Ministers call on construction industry to invest in the next generation of builders

Ministers have called on construction chiefs to be “ambitious” in developing a plan to alleviate the pressure on skills and encourage more young people to consider a career in the industry.

The industry needs to remove barriers to investing in its future, by nurturing home grow talent, and remove other constraints that are limiting housebuilding and infrastructure development, the Government said.

Housing Minister Brandon Lewis and Skills Minister Nick Boles want the construction industry to look at whether current business models are holding back the industry from developing the skills it needs – and to consider new models of construction such as offsite manufacturing.

The Construction Leadership Council (CLC) has been called upon to review what skills the construction industry needs to provide more homes.

“The number of new homes is up 25% in the last year – and this is further proof we’ve got the country building again and delivering the homes the nation wants,” said Housing Minister, Brandon Lewis. “This means thousands of jobs are now up for grabs and we’re determined to make sure that there are enough skilled workers to get the job done.

“Construction offers an exciting and rewarding career and we need to build a new generation of home grown talented, ambitious and highly skilled construction workers.”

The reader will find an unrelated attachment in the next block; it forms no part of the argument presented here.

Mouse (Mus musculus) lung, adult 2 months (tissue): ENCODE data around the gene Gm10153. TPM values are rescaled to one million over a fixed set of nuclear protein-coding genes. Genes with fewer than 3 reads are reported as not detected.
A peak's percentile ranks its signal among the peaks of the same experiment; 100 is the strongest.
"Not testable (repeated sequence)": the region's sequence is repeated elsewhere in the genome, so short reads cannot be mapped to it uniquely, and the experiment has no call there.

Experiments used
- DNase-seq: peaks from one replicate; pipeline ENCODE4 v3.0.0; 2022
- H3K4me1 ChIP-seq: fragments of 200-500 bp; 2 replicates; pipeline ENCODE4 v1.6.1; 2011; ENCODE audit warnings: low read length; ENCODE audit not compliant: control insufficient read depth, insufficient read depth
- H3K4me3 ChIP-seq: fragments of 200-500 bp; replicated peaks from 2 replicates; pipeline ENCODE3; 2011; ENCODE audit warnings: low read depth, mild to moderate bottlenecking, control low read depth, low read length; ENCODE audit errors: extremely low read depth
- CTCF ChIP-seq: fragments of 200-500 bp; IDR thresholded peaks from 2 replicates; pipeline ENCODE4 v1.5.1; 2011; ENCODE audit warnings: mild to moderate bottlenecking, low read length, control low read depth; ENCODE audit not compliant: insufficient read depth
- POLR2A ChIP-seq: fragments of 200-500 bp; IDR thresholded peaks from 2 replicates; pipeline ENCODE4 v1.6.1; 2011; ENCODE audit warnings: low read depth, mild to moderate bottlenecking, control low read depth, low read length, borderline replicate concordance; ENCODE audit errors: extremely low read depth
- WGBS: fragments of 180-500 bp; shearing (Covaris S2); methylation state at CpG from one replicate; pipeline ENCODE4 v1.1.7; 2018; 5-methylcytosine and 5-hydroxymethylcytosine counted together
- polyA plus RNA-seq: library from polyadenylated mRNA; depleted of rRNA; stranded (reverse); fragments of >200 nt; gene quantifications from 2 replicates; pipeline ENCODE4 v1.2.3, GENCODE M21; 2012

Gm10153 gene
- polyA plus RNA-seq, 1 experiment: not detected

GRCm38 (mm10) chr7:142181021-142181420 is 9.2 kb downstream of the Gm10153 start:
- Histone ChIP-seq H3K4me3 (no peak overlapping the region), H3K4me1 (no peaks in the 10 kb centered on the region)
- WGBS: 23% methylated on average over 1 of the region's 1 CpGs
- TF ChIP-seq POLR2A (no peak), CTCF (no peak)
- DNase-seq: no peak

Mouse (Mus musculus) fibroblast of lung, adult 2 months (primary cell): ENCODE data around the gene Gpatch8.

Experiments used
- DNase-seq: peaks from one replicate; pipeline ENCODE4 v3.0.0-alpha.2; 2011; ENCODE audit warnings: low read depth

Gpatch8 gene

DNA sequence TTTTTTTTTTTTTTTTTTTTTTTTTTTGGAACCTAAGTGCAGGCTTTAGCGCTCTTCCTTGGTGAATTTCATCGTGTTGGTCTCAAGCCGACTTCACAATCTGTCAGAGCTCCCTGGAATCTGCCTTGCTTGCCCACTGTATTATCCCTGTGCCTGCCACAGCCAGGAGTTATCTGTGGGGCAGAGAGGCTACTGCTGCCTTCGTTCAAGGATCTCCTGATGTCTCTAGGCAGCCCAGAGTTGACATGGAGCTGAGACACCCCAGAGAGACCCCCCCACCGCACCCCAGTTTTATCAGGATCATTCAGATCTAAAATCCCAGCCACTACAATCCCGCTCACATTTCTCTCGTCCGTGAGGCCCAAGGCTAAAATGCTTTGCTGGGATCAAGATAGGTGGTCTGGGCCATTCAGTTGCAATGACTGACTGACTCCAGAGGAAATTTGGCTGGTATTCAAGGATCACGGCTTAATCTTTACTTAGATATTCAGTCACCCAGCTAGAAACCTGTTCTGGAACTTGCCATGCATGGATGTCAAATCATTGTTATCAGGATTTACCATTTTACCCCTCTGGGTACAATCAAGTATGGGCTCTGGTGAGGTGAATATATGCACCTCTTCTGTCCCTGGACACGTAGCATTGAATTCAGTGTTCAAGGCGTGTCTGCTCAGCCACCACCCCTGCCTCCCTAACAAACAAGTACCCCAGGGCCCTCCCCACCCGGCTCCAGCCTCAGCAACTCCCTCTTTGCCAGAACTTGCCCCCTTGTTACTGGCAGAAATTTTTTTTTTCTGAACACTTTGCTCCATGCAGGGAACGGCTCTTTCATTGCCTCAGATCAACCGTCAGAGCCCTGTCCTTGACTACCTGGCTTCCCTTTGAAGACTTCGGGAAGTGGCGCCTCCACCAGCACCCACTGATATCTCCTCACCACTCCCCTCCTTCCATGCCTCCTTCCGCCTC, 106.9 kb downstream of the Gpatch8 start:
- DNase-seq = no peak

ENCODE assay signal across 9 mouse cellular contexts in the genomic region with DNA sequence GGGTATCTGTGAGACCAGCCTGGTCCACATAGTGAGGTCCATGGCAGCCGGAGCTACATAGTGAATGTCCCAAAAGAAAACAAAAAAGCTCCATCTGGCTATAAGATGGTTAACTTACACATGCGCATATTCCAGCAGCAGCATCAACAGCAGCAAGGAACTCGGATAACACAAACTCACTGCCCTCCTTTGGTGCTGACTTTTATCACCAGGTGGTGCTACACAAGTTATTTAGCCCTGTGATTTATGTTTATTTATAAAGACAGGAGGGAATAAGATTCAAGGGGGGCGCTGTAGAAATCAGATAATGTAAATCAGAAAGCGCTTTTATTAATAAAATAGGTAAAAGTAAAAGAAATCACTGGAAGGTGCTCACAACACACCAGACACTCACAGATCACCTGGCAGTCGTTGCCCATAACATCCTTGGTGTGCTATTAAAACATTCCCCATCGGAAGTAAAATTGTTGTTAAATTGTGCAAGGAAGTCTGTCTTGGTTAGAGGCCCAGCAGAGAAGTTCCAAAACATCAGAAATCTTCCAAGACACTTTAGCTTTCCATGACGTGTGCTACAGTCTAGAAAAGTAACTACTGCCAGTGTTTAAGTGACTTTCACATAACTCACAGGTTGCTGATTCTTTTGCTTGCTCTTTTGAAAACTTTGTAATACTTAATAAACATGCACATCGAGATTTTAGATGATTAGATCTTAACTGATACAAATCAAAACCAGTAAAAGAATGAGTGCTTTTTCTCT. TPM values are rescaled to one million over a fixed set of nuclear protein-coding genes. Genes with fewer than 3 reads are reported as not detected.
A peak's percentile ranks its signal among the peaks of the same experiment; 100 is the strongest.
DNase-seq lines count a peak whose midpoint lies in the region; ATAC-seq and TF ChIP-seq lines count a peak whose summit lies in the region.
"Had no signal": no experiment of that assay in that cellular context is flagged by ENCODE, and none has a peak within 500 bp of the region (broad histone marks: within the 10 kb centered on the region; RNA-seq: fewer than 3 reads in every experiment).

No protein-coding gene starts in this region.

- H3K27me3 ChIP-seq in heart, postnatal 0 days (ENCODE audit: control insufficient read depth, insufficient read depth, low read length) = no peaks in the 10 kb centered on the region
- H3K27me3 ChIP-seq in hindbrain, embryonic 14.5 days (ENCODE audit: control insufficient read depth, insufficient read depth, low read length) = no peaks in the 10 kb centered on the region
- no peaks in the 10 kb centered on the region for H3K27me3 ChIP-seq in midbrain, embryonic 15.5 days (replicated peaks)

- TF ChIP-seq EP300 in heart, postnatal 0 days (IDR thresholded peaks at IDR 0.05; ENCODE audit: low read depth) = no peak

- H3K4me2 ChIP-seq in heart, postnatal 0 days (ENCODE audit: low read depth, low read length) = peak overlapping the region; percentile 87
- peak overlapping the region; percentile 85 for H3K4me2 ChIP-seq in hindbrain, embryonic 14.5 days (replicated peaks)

Nick Boles, Skills Minister, added: “The Government is committed to getting Britain building. We are investing in measures to cut red tape and increase the number of young people doing apprenticeships and traineeships to ensure we have a pipeline of skilled workers. As leaders in the industry, the Council is best placed to advise on how to boost productivity in the sector and build the houses and infrastructure our nation needs.”

The CLC has asked Mark Farmer, of real estate and construction consultancy Cast, to identify actions that will help bring more workers to the industry.

Views are being sought on how to best train a workforce that has a high level of self-employment and bring about greater use of off-site construction. The review will also look at how the industry can introduce measures that encourage more investment and new ways of working.

“I’m delighted to be asked to lead this review. The construction industry’s skills shortfall has been growing progressively and its ageing workforce now means affirmative action needs to be taken to avoid more acute issues in the future,” said Farmer.

“A healthy and robust construction sector is vital to underpinning the government’s commitment to delivering critical new housing and infrastructure projects. It will also ensure the unrivalled economic multiplier effect related to construction activity continues to play its part within the wider UK economy.

“The industry needs to seize the opportunity to celebrate the vital contribution it makes and, in partnership with government and other key stakeholders, ensure it overcomes the current barriers to fulfilling its potential.”

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